There’s no doubt that conservatives romped across the country in Tuesday’s off-year elections.
To recap: In Kentucky, rightwing firebrand Matt Bevin defied expectations by winning the governor’s race in a walk. Mississippi’s Republican governor easily secured reelection (over a truck driver). Virginia Republicans pulled off a goal-line stand, denying Democrats the single-seat pickup they needed to recapture the state Senate. Ohio voters sank a referendum to legalize marijuana. A proposed Houston ordinance to protect gay residents failed, by a lot. And the San Francisco sheriff, embroiled in controversy over his defense of the “sanctuary city” policy after a murder committed by a undocumented immigrant, lost his reelection bid.
Taken together, those results seem to form a flashing neon billboard begging Democrats to wake up. That is, it may be fun to laugh at a Republican party that from Capitol Hill to the presidential campaign trail seems bent on consuming itself. But as Tuesday’s returns indicate, voters are in a conservative mood and Democrats shouldn’t take anything for granted when it comes to their presidential hopes. Right? Well, not quite.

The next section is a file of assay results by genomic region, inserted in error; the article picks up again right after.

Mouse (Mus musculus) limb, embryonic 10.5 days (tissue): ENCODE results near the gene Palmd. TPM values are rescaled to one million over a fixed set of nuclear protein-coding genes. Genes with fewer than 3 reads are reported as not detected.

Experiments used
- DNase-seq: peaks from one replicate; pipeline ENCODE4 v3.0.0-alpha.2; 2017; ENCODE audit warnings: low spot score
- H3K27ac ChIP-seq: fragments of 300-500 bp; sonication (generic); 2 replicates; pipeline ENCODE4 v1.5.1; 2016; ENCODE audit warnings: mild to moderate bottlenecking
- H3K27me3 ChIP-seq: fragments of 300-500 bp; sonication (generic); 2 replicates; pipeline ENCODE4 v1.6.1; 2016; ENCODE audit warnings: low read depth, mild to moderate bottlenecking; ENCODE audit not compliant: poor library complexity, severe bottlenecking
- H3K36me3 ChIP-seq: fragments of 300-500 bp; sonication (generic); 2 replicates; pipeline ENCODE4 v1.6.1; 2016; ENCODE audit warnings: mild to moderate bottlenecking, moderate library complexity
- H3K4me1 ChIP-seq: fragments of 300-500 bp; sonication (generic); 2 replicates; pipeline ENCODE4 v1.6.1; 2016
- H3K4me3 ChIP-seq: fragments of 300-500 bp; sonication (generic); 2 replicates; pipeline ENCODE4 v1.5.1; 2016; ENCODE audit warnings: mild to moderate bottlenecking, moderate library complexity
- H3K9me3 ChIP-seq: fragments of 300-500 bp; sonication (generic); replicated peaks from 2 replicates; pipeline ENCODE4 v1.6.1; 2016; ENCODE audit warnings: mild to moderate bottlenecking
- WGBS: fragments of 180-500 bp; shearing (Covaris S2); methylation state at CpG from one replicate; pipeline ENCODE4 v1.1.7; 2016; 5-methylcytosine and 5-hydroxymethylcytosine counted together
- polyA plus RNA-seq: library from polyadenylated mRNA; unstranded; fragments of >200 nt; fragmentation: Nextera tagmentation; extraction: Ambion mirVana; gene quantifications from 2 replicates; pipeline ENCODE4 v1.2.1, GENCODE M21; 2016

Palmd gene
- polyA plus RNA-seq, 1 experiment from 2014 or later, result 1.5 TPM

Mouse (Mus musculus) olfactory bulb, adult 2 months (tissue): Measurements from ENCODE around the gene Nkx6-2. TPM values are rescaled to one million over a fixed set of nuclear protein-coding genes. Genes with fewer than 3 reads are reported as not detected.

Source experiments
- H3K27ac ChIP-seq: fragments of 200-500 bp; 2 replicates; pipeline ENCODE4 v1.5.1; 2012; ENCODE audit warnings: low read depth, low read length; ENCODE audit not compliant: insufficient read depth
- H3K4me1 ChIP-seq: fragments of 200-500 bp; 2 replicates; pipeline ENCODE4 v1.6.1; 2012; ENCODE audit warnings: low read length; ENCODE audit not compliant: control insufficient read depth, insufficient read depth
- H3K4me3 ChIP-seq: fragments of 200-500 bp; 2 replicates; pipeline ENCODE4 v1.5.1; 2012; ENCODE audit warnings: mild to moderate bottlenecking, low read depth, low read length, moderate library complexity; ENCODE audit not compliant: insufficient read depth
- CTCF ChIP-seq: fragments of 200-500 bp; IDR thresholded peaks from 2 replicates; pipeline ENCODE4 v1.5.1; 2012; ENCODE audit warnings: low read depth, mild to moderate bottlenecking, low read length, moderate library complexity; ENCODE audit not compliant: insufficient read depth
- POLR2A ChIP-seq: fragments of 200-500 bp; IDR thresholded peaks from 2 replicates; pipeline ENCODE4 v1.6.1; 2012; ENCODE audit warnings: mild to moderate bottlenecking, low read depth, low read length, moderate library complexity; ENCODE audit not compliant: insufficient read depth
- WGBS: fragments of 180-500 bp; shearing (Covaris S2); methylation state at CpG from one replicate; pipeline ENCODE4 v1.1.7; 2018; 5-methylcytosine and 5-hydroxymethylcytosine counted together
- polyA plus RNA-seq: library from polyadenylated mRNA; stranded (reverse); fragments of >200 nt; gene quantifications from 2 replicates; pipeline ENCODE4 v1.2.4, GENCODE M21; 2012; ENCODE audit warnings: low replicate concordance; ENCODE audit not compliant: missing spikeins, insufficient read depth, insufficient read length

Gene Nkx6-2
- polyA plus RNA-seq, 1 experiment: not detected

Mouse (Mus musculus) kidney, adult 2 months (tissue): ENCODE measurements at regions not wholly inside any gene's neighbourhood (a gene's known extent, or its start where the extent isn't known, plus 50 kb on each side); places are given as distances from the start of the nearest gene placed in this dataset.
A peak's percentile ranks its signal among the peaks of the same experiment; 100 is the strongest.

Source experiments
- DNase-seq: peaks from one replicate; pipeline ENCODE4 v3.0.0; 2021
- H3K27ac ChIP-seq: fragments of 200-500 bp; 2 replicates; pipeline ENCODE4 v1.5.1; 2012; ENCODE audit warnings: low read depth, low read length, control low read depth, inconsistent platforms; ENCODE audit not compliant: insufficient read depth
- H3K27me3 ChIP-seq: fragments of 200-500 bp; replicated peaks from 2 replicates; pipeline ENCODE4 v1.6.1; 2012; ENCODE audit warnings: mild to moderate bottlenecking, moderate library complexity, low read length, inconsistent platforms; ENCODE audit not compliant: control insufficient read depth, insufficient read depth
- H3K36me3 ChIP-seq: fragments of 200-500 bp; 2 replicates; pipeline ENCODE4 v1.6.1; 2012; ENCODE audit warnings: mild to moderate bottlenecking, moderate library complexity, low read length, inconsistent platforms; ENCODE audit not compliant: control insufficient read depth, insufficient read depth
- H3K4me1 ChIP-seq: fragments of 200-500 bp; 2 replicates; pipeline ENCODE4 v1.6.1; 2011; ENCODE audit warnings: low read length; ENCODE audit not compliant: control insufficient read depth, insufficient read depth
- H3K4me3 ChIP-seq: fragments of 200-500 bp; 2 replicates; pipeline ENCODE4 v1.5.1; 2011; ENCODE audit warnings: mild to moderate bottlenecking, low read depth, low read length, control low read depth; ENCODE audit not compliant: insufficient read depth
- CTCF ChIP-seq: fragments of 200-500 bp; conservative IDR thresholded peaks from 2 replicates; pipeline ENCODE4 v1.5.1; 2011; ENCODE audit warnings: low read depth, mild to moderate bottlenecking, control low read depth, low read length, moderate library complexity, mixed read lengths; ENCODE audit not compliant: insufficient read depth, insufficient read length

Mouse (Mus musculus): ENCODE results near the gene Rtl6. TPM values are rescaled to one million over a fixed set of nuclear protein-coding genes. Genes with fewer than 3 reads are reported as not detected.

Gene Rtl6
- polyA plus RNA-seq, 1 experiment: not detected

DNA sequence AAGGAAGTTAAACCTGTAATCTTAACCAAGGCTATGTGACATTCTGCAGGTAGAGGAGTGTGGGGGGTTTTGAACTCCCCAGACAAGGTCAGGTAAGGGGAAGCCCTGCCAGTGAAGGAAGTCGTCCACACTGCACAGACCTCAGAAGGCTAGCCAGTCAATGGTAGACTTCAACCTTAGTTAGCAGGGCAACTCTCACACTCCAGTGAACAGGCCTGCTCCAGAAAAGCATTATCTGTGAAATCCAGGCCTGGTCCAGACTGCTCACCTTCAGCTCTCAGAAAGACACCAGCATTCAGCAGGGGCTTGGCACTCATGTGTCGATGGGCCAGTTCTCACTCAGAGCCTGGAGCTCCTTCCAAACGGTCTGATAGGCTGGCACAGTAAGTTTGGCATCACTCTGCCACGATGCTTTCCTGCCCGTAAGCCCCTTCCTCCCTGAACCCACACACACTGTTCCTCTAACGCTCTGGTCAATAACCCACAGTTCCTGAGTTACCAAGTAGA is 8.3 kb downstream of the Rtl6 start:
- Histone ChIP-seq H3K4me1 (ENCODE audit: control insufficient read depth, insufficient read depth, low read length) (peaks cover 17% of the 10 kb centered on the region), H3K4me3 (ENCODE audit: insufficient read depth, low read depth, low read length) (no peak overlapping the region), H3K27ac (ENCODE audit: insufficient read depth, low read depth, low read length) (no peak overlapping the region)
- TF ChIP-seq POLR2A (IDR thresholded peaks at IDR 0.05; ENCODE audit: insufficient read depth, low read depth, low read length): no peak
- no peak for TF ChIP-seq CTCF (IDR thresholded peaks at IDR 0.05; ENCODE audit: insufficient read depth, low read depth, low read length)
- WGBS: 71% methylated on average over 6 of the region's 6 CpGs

Consider the Kentucky governor’s race. It was the crown jewel of this set of off-year contests, for a couple reasons. For one, unlike, say, the Mississippi gubernatorial, it was a nip-and-tuck race. Bevin, a self-funder who’d lost a 2014 primary challenge against kingpin Republican Sen. Mitch McConnell, faced off against Jack Conway, Kentucky’s telegenic attorney general who was running to succeed a popular Democratic governor. The polling, scant and unreliable, suggested throughout that Conway had the edge.
Plus, the race carried national policy stakes. Bevin ran in part on a pledge to undo the incumbent governor’s embrace of Obamacare — including a Medicaid expansion that dropped the impoverished state’s uninsured rate from 20.4 to 9 percent. Indeed, if Bevin forges ahead with his declared plans to dismantle Kentucky’s implementation of the law, Republicans nationwide will be rapt, watching for insights into how to go about rolling it back.
But it’d be a mistake to try to draw broad conclusions about the temperament of the national electorate from this race — or indeed any of the rest. In Kentucky, for example, fewer than 1 million people — less than a third of the state’s registered voters — cast ballots in the race. And the state itself, 26th by population, is hardly a bellwether, having broken 60% for Mitt Romney in the 2012 presidential election.